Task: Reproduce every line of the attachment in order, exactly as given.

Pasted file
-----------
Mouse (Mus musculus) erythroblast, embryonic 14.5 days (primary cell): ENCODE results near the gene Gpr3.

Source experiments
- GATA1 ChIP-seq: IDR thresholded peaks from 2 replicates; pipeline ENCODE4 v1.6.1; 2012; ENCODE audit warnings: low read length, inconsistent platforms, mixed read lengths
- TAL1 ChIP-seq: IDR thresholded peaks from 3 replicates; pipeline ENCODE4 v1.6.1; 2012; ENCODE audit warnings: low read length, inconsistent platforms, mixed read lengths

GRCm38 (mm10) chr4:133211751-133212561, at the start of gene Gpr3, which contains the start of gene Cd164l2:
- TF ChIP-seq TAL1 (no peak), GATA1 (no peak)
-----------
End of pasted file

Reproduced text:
Mouse (Mus musculus) erythroblast, embryonic 14.5 days (primary cell): ENCODE results near the gene Gpr3.

Source experiments
- GATA1 ChIP-seq: IDR thresholded peaks from 2 replicates; pipeline ENCODE4 v1.6.1; 2012; ENCODE audit warnings: low read length, inconsistent platforms, mixed read lengths
- TAL1 ChIP-seq: IDR thresholded peaks from 3 replicates; pipeline ENCODE4 v1.6.1; 2012; ENCODE audit warnings: low read length, inconsistent platforms, mixed read lengths

GRCm38 (mm10) chr4:133211751-133212561, at the start of gene Gpr3, which contains the start of gene Cd164l2:
- TF ChIP-seq TAL1 (no peak), GATA1 (no peak)